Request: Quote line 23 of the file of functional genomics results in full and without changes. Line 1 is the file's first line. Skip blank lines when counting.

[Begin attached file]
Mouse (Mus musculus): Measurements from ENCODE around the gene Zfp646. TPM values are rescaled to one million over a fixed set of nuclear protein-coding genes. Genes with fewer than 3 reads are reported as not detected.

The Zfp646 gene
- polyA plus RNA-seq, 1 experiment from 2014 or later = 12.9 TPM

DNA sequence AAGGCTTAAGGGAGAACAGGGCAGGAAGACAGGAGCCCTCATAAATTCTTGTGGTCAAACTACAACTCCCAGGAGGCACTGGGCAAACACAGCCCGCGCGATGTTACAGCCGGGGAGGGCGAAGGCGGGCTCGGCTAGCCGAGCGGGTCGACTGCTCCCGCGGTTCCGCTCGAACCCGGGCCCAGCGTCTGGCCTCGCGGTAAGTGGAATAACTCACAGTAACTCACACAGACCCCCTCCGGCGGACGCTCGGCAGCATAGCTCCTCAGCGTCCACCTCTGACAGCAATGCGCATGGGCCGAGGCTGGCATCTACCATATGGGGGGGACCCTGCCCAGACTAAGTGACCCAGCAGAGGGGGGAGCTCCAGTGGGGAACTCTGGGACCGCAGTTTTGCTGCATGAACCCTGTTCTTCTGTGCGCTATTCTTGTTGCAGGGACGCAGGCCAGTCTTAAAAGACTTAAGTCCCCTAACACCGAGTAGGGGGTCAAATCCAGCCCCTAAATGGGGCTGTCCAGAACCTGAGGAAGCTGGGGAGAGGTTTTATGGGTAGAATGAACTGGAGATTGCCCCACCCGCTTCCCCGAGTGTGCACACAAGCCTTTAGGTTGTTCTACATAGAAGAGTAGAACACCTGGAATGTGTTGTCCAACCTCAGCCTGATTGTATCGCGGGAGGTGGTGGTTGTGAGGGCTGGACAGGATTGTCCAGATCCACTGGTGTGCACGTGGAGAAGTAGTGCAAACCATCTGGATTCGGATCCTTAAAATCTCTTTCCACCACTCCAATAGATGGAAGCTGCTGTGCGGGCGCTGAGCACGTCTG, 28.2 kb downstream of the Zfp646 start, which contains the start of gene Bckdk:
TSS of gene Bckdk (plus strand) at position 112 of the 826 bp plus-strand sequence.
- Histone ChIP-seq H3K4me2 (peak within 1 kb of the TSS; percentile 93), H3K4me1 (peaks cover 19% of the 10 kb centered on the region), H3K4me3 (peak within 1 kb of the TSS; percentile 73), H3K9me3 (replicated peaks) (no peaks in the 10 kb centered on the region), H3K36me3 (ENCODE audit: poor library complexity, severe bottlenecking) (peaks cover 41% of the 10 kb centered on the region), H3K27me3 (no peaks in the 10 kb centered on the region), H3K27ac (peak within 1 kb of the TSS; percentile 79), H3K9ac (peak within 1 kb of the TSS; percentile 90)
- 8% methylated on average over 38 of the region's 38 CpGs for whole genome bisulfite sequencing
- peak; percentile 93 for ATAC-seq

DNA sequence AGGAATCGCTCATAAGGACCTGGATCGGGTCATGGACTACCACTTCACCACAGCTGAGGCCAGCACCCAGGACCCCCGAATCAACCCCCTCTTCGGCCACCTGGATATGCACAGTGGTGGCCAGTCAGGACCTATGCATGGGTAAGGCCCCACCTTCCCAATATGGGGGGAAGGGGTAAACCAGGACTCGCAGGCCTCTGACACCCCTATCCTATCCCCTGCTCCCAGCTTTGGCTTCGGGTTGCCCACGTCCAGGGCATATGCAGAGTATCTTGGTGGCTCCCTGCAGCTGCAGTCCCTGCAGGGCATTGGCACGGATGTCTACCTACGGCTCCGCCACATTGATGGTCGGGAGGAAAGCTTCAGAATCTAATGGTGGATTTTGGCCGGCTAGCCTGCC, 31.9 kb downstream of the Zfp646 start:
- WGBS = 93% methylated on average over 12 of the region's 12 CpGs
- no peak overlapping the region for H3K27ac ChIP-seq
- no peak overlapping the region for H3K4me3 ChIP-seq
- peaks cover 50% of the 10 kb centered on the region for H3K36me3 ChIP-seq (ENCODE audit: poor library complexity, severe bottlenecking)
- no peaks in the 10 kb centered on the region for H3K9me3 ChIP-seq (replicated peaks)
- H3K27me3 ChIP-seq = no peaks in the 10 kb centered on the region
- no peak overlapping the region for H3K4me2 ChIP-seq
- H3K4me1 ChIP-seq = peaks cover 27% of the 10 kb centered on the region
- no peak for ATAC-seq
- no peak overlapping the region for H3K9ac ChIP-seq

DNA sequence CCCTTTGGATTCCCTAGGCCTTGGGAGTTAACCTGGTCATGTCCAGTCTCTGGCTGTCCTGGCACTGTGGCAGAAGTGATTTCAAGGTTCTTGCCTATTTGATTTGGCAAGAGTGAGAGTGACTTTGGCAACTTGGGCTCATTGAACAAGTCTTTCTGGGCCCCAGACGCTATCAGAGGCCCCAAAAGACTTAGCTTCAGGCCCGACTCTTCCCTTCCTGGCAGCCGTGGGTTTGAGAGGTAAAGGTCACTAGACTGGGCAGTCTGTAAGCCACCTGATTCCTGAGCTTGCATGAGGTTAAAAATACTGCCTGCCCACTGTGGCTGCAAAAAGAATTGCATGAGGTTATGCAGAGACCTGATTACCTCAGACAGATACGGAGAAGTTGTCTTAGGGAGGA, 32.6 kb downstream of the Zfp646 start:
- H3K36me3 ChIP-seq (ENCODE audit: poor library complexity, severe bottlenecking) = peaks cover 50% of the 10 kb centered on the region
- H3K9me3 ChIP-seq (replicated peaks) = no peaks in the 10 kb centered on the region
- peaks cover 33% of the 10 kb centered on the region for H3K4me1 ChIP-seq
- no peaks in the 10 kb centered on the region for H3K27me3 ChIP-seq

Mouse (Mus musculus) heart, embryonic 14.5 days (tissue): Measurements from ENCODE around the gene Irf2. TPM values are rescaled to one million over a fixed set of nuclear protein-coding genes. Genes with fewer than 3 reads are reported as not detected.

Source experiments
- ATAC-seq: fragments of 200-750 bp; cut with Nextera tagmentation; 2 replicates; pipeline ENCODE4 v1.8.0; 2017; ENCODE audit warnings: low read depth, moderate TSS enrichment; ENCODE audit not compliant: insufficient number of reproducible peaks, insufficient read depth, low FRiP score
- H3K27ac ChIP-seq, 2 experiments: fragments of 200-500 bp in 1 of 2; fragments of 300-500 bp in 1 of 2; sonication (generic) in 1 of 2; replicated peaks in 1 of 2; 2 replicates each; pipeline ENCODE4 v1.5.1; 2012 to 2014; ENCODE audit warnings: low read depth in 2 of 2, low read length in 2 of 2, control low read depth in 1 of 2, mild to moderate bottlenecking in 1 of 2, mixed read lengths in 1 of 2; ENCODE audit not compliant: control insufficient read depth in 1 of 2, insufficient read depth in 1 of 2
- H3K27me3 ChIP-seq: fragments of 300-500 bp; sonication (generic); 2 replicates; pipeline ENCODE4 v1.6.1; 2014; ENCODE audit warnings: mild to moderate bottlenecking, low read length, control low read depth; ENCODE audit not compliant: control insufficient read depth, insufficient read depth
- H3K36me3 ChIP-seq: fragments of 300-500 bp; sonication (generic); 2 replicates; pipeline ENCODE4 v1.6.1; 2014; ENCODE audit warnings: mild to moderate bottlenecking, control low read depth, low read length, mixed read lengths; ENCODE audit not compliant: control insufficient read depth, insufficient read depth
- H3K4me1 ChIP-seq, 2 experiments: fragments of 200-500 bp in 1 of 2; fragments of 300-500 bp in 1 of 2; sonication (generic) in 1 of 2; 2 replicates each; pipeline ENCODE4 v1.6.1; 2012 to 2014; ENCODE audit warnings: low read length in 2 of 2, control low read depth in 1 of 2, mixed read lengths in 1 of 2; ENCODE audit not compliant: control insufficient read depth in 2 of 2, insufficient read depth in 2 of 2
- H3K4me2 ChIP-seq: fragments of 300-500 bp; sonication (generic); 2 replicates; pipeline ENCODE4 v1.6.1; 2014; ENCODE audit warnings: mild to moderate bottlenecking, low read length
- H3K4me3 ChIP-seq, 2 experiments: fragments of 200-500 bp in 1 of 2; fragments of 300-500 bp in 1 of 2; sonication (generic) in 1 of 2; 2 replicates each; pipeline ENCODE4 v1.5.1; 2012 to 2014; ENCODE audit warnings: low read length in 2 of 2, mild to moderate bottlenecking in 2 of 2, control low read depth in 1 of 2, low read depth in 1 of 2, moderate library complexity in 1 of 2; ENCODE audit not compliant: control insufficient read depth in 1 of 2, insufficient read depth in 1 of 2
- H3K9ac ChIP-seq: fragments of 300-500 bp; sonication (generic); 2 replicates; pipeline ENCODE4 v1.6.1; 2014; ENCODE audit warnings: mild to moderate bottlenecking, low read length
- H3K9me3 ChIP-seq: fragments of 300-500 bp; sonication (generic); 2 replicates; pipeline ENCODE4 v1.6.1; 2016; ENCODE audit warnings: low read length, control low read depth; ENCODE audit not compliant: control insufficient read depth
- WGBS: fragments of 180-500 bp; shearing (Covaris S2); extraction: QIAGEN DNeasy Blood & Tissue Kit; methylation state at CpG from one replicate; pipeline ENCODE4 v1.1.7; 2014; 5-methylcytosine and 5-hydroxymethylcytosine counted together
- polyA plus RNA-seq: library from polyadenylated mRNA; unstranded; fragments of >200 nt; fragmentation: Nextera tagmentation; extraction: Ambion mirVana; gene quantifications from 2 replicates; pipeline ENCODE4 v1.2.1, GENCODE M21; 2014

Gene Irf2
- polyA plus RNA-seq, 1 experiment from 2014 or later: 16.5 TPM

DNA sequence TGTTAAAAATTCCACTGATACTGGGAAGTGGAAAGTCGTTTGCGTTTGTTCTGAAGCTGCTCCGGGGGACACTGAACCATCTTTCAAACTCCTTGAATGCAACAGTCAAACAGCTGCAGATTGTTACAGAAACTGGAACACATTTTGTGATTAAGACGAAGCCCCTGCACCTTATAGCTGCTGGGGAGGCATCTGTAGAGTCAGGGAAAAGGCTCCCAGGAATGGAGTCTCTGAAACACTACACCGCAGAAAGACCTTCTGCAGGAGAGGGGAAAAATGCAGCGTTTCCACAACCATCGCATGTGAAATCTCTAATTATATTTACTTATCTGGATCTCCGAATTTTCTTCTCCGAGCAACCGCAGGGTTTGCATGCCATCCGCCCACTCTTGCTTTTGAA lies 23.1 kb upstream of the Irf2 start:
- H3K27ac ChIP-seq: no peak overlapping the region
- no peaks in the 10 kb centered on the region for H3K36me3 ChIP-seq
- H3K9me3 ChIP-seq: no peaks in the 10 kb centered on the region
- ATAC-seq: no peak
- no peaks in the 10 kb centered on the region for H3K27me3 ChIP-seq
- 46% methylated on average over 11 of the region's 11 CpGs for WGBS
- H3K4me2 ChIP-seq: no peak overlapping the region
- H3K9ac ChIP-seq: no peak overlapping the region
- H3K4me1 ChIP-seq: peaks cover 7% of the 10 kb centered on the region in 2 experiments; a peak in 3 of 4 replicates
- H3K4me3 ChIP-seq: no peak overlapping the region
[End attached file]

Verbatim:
- peaks cover 33% of the 10 kb centered on the region for H3K4me1 ChIP-seq